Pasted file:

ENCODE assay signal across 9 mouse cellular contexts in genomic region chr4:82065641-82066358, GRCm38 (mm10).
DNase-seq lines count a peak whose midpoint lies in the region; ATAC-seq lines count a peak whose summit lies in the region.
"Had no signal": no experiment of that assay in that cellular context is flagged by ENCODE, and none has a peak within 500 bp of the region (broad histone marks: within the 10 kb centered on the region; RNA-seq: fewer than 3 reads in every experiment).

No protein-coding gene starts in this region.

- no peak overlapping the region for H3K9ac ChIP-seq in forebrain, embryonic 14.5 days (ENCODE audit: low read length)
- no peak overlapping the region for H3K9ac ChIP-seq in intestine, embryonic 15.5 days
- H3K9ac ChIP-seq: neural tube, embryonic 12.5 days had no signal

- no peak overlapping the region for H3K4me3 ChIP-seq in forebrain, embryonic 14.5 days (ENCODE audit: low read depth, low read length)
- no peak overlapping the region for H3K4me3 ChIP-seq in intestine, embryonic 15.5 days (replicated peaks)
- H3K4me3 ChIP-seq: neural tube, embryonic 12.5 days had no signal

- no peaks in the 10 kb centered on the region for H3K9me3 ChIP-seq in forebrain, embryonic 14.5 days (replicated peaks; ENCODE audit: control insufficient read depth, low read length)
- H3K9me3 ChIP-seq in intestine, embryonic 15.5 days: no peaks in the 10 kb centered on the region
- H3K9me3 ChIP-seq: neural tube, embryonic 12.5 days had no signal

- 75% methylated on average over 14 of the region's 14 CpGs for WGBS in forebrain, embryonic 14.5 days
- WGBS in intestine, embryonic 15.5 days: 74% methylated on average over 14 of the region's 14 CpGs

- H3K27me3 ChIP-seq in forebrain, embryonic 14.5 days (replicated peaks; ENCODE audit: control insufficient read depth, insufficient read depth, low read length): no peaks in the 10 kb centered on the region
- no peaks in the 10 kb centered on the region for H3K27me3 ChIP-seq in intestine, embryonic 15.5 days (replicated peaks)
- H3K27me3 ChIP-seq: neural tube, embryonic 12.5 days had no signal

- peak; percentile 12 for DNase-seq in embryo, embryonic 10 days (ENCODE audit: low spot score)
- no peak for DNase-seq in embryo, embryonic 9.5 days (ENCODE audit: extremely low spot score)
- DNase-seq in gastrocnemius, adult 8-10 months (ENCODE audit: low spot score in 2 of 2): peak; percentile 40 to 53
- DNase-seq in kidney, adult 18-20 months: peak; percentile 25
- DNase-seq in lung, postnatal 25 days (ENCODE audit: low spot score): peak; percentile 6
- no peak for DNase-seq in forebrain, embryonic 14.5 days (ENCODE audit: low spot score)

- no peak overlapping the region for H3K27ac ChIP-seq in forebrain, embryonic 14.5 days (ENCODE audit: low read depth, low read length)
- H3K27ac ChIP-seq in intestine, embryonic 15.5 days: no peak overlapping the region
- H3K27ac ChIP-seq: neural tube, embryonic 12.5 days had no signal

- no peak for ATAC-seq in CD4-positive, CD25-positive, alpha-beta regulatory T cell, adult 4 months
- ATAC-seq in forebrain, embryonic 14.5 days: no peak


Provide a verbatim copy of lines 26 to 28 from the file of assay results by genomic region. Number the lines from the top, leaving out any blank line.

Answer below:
- H3K27ac ChIP-seq in intestine, embryonic 15.5 days: no peak overlapping the region
- H3K27ac ChIP-seq: neural tube, embryonic 12.5 days had no signal

- no peak for ATAC-seq in CD4-positive, CD25-positive, alpha-beta regulatory T cell, adult 4 months